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Horseshoe Casino Chips

 

Image

Denomination

Date

Price

Purchase

$.25

1970's

$39.00

$.25

1970's

$49.00

$.25

1950's

$15.00

$5.00

1950's

$15.00

$5.00

1950's

$17.00

$.25

1951

$20.00

$5.00

1951

$9.99

$.25

1954

$115.00

$1.00

1954

$135.00

$25.00

1954

$17.00

Sold Out

$.50

1960's

$19.00

$.50

1950's

$29.00

$1.00

1950's

$39.00

$.25

1960's

$8.99

$.25

1970's

$55.00

Sold Out

$.25

1980's

$3.50

$1000.00

1980's

 

Sold Out

 

$1.00

1970's

$4.99

$1.00

1980's

$4.99

$5.00

1984

$7.99

$5.00

1989

$8.99

Sold Out

$25.00

1984

$5.99

$100.00

1984

$12.50

Sold Out

$1.00 Benny Binion

2004

$3.99

$1.00 Downtown 1970's

2004

$3.99

$1.00 $1,000,000 Display

2004

$3.99

$1.00 Downtown 2000

2004

$3.99

$.50

1970's

 

Sold Out

$.50

1960's

 

Sold Out

$500.00

1960

 

Sold Out

 

Benny Binion was born in Pilot Grove, Texas, in 1904, Binion developed an early interest in gambling. As a young man, he moved in horse-trading circles and, as most of the horse traders were inveterate gamblers, also became a gambler.

In 1928, Binoin began running a "numbers" or "policy" operation in Dallas. During Prohibition, Binion by his own admission "did some bootlegging" but never ran a profit. According to John L Smith of the Las Vegas Review-Journal, Binion was a suspect in seven Texas murders and a "living legend who crafted his image with muscle, blood, and a keen eye for the action' (LVRJ 12-28-89). Binion was, above all, a gambler. Beginning in 1936, he got involved in the "dice business" (illegal craps games). In 1946, Binion came out on the losing end of electoral politics, and, lacking political protection, was forced to close his operations in Dallas.

While some of his confederates went to Reno, Binion followed J. Kell Houssels to Las Vegas, where he acquired a part ownership of the Las Vegas Club. Binion then built the Westerner, but in 1951 decided to buy the Eldorado Club.

Binion renamed the gambling hall the Horseshoe and immediately installed carpeting--a novel idea for downtown clubs at the time. The Horseshoe was, from the beginning, a family affair; his two sons, Ted and Jack, supervised the games and his wife Teddy Jane kept the books.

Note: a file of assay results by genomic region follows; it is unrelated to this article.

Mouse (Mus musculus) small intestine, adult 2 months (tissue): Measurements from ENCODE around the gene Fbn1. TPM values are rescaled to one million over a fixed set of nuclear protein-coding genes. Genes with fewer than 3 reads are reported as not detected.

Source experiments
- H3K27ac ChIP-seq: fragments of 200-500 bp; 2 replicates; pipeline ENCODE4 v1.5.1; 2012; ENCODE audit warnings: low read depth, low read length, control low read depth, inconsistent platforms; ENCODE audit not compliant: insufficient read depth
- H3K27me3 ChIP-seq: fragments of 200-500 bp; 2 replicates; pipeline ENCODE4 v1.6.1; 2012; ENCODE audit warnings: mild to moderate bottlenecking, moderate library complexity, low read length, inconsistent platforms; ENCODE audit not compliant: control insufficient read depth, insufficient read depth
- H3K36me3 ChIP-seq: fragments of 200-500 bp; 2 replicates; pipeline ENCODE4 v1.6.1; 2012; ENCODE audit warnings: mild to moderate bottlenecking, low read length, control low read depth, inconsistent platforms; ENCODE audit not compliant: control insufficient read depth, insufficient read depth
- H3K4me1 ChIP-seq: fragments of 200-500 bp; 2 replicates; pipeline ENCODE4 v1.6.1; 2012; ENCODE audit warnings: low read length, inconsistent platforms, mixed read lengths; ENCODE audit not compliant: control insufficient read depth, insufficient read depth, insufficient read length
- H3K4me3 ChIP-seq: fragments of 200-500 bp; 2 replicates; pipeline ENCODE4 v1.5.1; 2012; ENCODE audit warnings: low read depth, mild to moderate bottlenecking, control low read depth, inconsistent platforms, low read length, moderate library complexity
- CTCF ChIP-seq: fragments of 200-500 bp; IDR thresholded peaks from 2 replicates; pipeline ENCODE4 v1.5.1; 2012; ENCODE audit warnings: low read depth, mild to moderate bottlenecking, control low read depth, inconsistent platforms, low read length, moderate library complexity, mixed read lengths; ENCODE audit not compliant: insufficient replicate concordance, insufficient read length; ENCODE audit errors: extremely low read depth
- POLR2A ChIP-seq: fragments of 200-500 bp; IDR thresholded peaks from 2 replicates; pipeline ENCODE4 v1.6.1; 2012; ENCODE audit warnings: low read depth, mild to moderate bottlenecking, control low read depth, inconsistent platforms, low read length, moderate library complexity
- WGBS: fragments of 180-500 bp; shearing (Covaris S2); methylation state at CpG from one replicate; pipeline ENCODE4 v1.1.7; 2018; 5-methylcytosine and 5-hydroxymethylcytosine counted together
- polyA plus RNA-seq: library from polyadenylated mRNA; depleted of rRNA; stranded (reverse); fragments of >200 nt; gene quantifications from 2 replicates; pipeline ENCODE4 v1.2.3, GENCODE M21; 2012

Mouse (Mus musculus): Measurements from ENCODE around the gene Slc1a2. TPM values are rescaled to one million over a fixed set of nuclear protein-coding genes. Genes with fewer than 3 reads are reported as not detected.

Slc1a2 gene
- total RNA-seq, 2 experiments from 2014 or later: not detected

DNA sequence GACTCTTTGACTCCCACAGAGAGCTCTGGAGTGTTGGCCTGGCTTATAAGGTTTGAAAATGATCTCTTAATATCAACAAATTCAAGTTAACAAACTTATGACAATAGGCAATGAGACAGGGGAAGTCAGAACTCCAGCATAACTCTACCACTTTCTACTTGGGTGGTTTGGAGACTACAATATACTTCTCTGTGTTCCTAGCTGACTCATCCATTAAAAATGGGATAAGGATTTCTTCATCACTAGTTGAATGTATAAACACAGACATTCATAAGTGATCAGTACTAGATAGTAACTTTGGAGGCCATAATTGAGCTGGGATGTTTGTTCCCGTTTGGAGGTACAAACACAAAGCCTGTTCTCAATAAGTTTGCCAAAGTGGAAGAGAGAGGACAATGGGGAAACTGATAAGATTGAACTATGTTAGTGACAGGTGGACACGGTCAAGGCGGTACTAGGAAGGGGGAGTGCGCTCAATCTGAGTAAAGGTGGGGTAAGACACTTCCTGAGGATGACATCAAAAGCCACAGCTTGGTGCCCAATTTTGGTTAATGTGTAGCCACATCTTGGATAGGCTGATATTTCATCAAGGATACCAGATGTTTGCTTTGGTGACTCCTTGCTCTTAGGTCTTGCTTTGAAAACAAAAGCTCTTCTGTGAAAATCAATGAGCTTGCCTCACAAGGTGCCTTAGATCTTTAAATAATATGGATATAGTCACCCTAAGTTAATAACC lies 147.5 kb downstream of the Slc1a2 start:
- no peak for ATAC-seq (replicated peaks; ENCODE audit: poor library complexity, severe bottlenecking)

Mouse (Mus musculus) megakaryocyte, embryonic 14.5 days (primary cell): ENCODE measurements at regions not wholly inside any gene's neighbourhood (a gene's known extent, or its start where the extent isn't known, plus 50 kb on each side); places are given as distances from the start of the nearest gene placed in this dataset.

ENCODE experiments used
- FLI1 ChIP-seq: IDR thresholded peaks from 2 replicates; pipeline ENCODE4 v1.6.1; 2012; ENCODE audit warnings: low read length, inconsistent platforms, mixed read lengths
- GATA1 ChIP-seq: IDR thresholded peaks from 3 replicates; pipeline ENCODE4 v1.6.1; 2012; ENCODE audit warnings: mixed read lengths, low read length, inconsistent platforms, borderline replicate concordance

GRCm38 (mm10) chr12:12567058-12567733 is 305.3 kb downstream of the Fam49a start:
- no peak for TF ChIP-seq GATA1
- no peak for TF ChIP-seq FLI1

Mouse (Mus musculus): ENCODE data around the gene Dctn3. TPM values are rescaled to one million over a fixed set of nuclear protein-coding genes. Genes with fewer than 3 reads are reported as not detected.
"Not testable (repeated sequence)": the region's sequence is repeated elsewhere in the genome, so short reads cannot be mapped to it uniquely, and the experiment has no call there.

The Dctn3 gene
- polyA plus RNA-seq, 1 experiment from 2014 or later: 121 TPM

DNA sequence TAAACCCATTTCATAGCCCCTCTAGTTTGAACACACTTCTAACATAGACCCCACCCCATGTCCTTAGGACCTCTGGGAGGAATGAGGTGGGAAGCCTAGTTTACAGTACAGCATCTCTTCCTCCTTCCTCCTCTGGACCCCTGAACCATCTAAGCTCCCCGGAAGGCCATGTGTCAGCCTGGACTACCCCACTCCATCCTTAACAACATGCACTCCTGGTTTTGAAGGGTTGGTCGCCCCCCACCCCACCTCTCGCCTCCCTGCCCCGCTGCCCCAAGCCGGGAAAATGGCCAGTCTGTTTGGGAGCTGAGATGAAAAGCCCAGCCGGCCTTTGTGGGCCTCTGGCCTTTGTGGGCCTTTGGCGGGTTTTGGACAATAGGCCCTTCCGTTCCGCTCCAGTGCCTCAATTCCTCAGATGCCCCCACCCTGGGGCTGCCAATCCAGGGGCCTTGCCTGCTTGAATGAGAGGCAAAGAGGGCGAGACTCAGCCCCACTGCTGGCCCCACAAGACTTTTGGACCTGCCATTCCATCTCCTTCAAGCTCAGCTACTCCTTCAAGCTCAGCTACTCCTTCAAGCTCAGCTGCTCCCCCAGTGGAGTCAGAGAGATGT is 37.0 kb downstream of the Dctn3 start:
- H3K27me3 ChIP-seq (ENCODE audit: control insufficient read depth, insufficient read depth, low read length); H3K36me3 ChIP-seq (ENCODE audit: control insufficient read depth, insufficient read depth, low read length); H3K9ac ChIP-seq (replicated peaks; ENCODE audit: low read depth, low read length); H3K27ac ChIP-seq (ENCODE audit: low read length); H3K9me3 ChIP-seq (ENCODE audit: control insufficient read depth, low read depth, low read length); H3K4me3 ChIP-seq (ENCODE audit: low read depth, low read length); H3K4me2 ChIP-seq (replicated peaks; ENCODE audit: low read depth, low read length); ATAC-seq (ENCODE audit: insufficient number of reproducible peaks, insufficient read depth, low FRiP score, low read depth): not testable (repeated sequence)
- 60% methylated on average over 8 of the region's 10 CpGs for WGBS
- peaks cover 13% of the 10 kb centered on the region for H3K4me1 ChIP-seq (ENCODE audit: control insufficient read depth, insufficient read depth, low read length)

Above the Horseshoe was the Apache Hotel, a small hostelry that eventually became part of the Horseshoe.

The Horseshoe gained a reputation for high limits, the trademark of Binion's approach to gambling. Because of trouble with Texas and, later, federal authorities, Binion always had difficulty with licensing. Still, he was the acknowledged boss of Binion's and ran his casino with a mixutre of Western hospitality, gambler's resignation to chance, and hard-edged Texas grit. Federal Tax problems led to a prison stint, and in 1953 he "sold" his casino to fellow gambler Joe W. Brown, though Brown's ownership was understood to be of a strictly caretaker nature.

When he was released from prison in 1957, Binion re-acquired the casino from his friend Brown, though he did not recapture 100% ownership until 1964. In the meantime, he renovated the building, adding its now-classic neon facade.

In 1970, Binion hosted the first World Series of Poker, then a small tournament of truly elite players. The World Series was both a poker tournament and a premier advertisement for the casino. Other marketing efforts included the famous $1 million dollar display and a working stagecoach that traveled the rodeo circuit.

Part of the Horseshoe's charm was its intimate size but, all things considered, large casinos are more profitable than small ones, so the Horseshoe, like most other Fremont Street casinos, sought to expand in the 1980s. In 1988, the Horseshoe acquired its next-door neighbor the Mint. The Horseshoe's neon facade soon enveloped the Mint, and the Mint's highrise tower gave the Horseshoe a bevy of hotel rooms and a new vertical prominence.

Though Benny Binion passed away on Christmas Day, 1989, the Horseshoe remained a family business. Son Jack Binion had already run the casino for years, and he continued to make the Horseshoe a downtown Las Vegas flagship. In 1998, following a legal battle, Jack surrendered the presidency of the Las Vegas Horseshoe to his sister Becky Binion Behnen.

Jack Binion remained an important figure in gaming. His Horseshoe casinos in Shreveport, Louisiana, Hammond, Indiana, and Tunica, Mississippi became incredibly successful. In 2004 he sold his casino company to Harrah's Entertainment.

Under the leadership of Becky Behnen, Binion's Horseshoe continued to host the World Series of Poker through 2003. The casino closed in January 2004, but was bought in March of that year by Harrah's Entertainment. Harrah's subsequently sold the casino to MTR Gaming, who renamed it "Binion's Gambling Hall & Hotel," while retaining the rights to the Horseshoe name and the World Series of Poker.